Another BPWP document, the guideline on clinical trials of recombinant and human plasma-derived factor VIII products, was adopted by CHMP recently. The final guideline will come into force on May 1.
Draft Guideline, Final Guideline
CHMP has confirmed its acceptance of the use of an ingestible sensor to monitor drug adherence in clinical trials. The committee’s core conclusion, which it reached last year, was unchanged following a period of public consultation.
In finalizing the qualification opinion, CHMP has cleared the way for the technology from Proteus Digital Health to be used in clinical research. The technology, a CE-marked Class IIa medical device, can be coformulated with a drug. Then, when the drug-device combination is taken, it sends a timestamp to a wearable patch that, in turn, passes the data on to a centralized repository.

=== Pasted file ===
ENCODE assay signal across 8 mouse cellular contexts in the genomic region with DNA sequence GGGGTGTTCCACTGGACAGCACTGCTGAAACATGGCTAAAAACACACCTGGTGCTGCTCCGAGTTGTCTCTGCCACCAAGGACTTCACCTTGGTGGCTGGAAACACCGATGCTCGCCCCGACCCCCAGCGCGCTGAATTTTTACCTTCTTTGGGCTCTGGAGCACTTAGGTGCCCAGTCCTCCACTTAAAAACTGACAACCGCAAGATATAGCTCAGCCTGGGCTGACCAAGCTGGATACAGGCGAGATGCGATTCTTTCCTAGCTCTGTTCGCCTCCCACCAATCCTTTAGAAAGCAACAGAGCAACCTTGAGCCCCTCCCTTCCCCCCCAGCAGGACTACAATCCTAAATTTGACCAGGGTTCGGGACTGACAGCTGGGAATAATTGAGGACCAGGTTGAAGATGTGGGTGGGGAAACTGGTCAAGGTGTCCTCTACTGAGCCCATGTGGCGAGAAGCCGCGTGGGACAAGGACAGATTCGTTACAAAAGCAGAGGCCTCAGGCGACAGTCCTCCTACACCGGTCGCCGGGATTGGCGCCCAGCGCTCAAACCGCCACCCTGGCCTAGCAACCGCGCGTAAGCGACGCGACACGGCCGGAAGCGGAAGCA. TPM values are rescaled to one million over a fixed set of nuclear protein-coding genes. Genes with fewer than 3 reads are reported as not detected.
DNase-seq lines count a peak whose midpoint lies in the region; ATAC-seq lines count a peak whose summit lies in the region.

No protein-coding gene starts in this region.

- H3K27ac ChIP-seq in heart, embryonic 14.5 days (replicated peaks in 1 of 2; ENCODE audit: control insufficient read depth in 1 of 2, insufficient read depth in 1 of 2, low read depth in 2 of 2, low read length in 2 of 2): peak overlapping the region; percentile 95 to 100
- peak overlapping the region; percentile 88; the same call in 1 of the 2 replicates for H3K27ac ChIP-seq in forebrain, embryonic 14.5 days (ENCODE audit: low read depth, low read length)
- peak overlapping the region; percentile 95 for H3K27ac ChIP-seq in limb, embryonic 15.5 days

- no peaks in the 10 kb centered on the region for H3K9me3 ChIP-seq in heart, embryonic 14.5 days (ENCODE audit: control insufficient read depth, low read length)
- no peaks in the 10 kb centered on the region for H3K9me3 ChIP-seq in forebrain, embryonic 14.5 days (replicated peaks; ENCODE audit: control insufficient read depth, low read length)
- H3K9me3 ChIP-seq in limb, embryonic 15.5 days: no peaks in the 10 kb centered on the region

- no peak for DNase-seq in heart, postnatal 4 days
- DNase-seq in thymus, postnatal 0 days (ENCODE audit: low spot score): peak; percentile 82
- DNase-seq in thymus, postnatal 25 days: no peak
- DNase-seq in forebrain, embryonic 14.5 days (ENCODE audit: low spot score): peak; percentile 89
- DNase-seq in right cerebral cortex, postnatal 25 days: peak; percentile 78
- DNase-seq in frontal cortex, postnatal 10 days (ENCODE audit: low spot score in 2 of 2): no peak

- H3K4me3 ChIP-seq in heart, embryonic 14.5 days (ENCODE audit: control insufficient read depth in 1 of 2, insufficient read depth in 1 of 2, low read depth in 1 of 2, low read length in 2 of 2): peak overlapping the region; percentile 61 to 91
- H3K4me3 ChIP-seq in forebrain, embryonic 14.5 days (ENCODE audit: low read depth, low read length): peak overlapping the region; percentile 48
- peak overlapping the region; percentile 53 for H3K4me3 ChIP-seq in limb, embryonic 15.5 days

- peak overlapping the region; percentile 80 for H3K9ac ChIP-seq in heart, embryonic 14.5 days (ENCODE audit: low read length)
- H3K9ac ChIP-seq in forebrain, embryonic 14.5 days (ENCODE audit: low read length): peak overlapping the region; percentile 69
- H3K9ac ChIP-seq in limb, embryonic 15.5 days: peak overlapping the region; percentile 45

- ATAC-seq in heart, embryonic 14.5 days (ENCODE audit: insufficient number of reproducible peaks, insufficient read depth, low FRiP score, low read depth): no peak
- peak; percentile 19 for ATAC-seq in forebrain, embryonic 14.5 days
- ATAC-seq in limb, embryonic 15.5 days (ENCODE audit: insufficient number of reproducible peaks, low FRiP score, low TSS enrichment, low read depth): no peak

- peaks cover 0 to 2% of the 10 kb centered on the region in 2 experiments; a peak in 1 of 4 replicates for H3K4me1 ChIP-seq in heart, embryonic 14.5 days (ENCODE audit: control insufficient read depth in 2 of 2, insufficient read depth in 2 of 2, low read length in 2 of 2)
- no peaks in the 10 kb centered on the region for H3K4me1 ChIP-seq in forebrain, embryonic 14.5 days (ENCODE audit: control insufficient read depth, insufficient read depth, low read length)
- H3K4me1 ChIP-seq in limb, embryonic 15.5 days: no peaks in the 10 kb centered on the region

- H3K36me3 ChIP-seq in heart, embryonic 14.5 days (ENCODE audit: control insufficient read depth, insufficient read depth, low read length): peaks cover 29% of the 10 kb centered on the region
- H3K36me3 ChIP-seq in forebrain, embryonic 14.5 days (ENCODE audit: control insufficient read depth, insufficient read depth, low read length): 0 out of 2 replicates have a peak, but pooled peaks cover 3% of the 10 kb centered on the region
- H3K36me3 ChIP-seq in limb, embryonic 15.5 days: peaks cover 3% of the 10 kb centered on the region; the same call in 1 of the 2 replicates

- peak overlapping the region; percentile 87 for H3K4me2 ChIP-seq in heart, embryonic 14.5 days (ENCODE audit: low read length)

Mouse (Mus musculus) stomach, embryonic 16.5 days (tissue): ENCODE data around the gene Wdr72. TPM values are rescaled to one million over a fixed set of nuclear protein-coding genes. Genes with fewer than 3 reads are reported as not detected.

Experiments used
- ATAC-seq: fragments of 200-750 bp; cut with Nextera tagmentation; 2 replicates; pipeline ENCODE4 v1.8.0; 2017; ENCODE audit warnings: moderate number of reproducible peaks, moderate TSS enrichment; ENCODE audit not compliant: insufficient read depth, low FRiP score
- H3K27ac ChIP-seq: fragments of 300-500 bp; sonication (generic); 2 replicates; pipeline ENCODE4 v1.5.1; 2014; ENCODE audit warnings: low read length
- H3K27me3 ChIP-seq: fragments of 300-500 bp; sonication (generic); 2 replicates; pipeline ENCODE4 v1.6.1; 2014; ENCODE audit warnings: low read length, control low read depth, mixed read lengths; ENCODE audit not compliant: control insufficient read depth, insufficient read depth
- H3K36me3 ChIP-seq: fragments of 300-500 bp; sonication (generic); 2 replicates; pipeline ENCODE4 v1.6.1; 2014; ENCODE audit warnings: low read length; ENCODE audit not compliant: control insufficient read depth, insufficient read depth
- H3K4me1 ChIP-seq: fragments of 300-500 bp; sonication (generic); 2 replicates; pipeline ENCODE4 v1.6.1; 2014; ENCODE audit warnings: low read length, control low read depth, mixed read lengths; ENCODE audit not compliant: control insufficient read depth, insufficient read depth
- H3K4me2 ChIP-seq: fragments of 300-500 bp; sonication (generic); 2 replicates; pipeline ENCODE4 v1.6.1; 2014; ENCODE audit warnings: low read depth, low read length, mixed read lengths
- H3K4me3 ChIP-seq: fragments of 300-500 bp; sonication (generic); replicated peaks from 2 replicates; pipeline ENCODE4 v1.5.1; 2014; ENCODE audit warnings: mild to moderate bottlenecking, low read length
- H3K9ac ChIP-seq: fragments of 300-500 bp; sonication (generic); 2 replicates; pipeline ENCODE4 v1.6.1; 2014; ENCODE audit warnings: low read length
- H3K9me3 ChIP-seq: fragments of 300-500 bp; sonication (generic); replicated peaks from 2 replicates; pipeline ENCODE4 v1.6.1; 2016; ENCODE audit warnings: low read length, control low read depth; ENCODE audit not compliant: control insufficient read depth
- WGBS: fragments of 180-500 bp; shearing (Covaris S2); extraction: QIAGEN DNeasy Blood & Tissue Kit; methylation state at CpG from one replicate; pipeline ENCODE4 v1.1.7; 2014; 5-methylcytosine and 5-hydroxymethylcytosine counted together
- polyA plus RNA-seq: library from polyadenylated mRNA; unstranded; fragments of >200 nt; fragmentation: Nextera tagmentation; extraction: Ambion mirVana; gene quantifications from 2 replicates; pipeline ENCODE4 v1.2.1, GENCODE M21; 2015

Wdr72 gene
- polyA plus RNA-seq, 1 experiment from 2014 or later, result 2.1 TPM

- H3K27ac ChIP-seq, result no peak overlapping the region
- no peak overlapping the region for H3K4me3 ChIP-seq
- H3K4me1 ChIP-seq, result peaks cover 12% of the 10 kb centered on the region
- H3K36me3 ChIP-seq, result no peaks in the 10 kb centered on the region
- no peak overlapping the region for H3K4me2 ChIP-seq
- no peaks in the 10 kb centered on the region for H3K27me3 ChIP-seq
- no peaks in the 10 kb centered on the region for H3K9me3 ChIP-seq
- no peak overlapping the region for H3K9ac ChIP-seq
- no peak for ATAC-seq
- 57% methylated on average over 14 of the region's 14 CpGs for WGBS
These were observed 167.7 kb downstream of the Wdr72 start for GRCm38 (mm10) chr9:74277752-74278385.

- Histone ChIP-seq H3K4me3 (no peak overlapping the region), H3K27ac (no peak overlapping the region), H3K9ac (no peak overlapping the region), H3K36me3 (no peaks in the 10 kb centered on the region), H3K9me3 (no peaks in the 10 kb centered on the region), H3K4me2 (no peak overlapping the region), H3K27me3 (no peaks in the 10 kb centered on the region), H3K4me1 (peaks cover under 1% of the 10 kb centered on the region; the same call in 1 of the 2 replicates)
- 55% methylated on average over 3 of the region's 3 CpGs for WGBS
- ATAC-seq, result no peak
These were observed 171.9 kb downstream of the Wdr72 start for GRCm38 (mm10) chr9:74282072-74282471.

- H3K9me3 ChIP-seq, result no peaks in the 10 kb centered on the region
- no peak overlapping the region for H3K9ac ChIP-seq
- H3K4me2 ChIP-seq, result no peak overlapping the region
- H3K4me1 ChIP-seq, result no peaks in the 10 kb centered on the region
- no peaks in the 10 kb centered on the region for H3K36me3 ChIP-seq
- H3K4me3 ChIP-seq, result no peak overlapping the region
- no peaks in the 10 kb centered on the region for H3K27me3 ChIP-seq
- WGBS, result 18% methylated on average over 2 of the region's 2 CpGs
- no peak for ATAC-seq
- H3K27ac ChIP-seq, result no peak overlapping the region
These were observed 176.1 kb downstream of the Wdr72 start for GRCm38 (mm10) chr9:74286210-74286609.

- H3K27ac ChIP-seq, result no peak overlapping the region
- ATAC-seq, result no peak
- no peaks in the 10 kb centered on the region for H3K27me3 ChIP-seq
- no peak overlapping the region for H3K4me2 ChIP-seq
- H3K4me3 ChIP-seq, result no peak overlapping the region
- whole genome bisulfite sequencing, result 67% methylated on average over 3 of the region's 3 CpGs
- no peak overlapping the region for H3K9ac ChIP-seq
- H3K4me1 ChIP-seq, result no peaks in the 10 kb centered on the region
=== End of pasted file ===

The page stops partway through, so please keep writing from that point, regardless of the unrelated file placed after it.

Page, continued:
The process is intended to show adherence to the treatment regimen. In clinical trials, particularly of medicines to treat mental health disorders, poor adherence is known to be a problem and can skew the data. Following the CHMP opinion, companies concerned about such considerations can use the Proteus sensor.
Last year, the sensor became the first digital medicine to be filed for approval with the United States Food and Drug Administration. In that filing, the Proteus’ sensor was formulated with Abilify, a mental illness drug sold by Otsuka.